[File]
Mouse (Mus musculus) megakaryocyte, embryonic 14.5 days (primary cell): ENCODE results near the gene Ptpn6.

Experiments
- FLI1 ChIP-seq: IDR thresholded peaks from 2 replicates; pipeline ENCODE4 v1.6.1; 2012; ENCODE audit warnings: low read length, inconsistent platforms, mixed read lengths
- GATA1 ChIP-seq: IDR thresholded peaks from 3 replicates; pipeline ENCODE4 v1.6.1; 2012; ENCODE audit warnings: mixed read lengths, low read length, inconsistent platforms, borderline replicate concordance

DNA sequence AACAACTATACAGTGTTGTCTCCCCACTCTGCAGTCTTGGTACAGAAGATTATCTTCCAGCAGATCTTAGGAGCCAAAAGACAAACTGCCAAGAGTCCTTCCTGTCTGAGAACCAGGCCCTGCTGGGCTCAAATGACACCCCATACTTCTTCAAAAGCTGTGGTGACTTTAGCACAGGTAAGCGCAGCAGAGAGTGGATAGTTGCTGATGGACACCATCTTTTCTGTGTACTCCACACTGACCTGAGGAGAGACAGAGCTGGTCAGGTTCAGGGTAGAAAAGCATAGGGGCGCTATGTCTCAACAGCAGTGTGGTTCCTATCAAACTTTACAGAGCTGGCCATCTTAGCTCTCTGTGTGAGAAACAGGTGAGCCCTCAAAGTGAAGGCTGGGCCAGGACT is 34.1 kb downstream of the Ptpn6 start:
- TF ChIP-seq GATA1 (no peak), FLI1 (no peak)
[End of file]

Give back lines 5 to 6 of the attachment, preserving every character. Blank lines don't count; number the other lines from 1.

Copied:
DNA sequence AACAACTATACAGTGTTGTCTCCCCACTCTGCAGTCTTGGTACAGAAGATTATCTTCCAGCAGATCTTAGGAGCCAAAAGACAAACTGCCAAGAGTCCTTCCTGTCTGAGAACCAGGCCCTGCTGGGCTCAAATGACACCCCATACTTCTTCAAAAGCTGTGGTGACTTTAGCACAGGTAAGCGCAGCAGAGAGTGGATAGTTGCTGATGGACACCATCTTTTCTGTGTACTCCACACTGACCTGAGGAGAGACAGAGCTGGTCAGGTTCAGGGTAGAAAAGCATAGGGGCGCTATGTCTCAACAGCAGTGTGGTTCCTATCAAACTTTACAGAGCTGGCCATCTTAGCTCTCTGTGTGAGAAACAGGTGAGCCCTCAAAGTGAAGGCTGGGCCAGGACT is 34.1 kb downstream of the Ptpn6 start:
- TF ChIP-seq GATA1 (no peak), FLI1 (no peak)